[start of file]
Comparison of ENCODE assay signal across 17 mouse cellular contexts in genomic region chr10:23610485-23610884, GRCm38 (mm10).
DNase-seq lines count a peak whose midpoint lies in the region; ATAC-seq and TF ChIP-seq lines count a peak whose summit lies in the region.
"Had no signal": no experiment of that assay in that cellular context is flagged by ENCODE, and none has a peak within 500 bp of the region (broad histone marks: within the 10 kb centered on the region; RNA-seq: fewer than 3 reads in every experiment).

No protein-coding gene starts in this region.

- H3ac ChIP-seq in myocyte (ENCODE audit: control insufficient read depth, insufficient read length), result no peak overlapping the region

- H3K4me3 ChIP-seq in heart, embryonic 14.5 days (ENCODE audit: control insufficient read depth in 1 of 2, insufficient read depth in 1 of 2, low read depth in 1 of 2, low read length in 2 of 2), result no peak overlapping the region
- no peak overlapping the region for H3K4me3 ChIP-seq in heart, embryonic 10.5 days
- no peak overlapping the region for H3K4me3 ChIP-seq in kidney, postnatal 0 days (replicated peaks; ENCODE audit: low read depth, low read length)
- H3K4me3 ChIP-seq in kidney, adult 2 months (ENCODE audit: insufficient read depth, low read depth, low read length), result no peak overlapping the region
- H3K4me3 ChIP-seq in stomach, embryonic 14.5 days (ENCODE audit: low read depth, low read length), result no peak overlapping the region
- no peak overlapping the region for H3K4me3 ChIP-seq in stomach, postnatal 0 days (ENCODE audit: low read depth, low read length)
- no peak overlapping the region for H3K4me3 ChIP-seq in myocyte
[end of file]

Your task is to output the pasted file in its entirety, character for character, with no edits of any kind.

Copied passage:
Comparison of ENCODE assay signal across 17 mouse cellular contexts in genomic region chr10:23610485-23610884, GRCm38 (mm10).
DNase-seq lines count a peak whose midpoint lies in the region; ATAC-seq and TF ChIP-seq lines count a peak whose summit lies in the region.
"Had no signal": no experiment of that assay in that cellular context is flagged by ENCODE, and none has a peak within 500 bp of the region (broad histone marks: within the 10 kb centered on the region; RNA-seq: fewer than 3 reads in every experiment).

No protein-coding gene starts in this region.

- H3ac ChIP-seq in myocyte (ENCODE audit: control insufficient read depth, insufficient read length), result no peak overlapping the region

- H3K4me3 ChIP-seq in heart, embryonic 14.5 days (ENCODE audit: control insufficient read depth in 1 of 2, insufficient read depth in 1 of 2, low read depth in 1 of 2, low read length in 2 of 2), result no peak overlapping the region
- no peak overlapping the region for H3K4me3 ChIP-seq in heart, embryonic 10.5 days
- no peak overlapping the region for H3K4me3 ChIP-seq in kidney, postnatal 0 days (replicated peaks; ENCODE audit: low read depth, low read length)
- H3K4me3 ChIP-seq in kidney, adult 2 months (ENCODE audit: insufficient read depth, low read depth, low read length), result no peak overlapping the region
- H3K4me3 ChIP-seq in stomach, embryonic 14.5 days (ENCODE audit: low read depth, low read length), result no peak overlapping the region
- no peak overlapping the region for H3K4me3 ChIP-seq in stomach, postnatal 0 days (ENCODE audit: low read depth, low read length)
- no peak overlapping the region for H3K4me3 ChIP-seq in myocyte